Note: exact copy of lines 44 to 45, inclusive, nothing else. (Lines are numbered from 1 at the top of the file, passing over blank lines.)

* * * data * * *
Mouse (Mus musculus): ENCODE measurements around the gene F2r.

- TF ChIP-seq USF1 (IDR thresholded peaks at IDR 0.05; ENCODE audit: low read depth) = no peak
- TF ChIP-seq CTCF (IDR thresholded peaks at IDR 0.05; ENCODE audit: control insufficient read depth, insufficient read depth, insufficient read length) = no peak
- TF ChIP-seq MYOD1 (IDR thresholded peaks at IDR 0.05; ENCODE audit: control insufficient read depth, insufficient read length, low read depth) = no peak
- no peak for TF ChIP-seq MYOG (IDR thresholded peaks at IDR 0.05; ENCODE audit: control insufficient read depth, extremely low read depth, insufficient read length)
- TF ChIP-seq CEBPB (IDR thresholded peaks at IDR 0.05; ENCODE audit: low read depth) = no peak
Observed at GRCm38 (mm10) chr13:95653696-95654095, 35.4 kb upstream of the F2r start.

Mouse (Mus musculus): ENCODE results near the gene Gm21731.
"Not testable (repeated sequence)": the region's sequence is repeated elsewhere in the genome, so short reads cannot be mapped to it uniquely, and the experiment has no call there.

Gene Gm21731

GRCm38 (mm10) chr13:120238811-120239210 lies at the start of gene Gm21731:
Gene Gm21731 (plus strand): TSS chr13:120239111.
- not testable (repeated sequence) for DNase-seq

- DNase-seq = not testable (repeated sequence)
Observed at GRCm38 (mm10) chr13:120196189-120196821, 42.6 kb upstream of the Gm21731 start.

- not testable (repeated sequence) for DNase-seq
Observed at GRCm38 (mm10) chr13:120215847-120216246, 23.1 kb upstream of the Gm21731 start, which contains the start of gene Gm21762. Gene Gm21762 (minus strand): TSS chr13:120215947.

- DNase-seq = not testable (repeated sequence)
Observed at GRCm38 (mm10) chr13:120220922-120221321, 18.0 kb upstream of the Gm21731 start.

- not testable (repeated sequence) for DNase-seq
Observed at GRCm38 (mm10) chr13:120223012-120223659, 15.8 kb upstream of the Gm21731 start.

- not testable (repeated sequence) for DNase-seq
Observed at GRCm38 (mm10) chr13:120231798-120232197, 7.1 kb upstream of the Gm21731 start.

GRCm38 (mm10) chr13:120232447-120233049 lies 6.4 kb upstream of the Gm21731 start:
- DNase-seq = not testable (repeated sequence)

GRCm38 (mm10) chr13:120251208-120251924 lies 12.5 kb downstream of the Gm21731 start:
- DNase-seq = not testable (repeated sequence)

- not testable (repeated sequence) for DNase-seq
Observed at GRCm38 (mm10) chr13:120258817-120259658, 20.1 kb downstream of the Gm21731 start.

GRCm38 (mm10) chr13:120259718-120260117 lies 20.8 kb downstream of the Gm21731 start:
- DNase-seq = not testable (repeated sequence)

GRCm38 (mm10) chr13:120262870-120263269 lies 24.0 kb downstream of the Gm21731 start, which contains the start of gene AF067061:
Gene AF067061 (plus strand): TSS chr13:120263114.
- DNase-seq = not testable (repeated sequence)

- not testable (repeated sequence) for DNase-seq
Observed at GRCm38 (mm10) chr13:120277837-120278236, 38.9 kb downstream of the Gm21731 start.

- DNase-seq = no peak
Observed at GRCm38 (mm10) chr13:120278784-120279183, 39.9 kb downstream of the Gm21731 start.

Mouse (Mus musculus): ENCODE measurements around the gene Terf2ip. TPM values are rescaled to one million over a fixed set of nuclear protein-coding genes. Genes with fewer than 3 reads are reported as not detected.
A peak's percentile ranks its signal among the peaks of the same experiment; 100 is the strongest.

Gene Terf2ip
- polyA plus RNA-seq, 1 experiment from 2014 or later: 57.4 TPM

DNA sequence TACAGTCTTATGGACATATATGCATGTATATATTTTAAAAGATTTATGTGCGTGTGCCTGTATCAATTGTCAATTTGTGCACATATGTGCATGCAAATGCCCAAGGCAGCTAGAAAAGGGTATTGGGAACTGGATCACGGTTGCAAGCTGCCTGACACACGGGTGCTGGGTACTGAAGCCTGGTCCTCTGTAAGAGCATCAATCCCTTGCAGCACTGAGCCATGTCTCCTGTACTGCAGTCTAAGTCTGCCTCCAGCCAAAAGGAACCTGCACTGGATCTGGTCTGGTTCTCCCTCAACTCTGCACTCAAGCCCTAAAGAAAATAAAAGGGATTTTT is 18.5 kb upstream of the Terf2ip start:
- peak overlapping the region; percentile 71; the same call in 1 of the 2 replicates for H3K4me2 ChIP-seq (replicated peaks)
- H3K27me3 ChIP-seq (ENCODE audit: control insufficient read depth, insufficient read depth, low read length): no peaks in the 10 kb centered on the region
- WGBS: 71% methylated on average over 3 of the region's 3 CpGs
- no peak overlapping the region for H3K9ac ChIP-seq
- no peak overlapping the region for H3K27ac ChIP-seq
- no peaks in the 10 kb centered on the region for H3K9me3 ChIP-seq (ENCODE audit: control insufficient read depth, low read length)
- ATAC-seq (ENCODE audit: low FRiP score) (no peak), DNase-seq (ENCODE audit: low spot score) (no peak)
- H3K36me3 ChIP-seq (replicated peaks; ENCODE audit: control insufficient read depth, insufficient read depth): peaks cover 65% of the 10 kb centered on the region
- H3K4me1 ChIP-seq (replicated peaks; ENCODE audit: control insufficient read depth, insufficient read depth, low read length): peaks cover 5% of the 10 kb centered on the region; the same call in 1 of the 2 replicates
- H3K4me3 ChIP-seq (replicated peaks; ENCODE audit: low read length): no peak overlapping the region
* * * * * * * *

- peak overlapping the region; percentile 71; the same call in 1 of the 2 replicates for H3K4me2 ChIP-seq (replicated peaks)
- H3K27me3 ChIP-seq (ENCODE audit: control insufficient read depth, insufficient read depth, low read length): no peaks in the 10 kb centered on the region